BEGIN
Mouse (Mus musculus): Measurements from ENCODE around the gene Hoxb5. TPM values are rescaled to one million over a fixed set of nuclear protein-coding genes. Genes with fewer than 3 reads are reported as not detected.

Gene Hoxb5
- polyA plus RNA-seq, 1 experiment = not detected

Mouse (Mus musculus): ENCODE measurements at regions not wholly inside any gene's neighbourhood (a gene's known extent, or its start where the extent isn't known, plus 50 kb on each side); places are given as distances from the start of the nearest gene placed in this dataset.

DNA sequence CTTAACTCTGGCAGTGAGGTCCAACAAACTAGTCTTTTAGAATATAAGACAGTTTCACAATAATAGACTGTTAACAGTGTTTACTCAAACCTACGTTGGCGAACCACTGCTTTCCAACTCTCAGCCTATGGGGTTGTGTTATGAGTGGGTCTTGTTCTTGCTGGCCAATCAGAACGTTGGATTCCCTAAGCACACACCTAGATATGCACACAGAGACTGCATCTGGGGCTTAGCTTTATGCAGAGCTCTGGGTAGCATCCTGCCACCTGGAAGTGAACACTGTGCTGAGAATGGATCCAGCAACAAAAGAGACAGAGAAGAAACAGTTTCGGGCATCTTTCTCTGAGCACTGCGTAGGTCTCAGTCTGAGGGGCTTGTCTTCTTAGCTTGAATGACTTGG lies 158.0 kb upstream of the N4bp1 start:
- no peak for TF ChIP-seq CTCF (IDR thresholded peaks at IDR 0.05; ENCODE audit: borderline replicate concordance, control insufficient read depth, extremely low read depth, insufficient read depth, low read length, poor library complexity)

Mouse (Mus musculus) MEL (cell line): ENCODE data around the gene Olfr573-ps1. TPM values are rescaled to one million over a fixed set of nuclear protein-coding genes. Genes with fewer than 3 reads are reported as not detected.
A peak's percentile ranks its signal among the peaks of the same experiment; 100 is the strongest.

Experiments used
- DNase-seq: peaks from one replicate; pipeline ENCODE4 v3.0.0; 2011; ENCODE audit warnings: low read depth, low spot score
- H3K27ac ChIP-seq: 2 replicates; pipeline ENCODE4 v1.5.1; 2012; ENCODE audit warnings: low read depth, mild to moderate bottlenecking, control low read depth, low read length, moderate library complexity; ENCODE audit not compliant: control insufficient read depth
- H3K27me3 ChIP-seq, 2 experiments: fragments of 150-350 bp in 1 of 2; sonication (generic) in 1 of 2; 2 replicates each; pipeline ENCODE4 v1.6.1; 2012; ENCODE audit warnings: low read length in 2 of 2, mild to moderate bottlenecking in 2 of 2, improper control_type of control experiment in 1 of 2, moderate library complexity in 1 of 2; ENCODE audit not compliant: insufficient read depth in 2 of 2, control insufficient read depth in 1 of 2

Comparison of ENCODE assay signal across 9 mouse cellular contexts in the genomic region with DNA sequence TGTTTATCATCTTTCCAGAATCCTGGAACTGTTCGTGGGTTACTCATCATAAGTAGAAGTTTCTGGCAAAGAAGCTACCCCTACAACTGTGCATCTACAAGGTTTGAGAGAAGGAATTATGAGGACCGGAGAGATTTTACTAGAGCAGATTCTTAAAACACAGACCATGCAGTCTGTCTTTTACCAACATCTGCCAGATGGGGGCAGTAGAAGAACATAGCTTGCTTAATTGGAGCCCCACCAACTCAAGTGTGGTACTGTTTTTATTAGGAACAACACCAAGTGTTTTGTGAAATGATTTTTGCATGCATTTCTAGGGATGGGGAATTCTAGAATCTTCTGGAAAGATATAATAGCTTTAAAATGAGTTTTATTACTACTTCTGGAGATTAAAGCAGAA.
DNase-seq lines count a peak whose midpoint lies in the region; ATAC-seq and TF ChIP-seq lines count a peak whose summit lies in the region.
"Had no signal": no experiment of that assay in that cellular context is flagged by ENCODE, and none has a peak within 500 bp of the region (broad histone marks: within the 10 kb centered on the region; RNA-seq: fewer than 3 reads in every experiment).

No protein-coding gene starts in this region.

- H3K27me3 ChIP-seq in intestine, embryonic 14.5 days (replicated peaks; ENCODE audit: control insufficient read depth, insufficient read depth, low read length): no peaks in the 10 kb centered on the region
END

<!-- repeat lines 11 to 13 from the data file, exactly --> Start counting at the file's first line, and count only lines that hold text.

- H3K27ac ChIP-seq: 2 replicates; pipeline ENCODE4 v1.5.1; 2012; ENCODE audit warnings: low read depth, mild to moderate bottlenecking, control low read depth, low read length, moderate library complexity; ENCODE audit not compliant: control insufficient read depth
- H3K27me3 ChIP-seq, 2 experiments: fragments of 150-350 bp in 1 of 2; sonication (generic) in 1 of 2; 2 replicates each; pipeline ENCODE4 v1.6.1; 2012; ENCODE audit warnings: low read length in 2 of 2, mild to moderate bottlenecking in 2 of 2, improper control_type of control experiment in 1 of 2, moderate library complexity in 1 of 2; ENCODE audit not compliant: insufficient read depth in 2 of 2, control insufficient read depth in 1 of 2

Comparison of ENCODE assay signal across 9 mouse cellular contexts in the genomic region with DNA sequence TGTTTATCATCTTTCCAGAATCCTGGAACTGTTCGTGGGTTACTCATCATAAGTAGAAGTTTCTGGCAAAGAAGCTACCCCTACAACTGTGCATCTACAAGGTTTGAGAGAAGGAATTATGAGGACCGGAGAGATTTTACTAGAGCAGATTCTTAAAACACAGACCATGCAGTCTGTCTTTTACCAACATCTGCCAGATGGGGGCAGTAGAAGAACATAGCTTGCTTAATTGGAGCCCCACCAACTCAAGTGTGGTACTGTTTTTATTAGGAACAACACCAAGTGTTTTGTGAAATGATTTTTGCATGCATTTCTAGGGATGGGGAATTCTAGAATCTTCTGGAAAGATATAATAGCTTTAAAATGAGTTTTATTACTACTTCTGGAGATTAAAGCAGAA.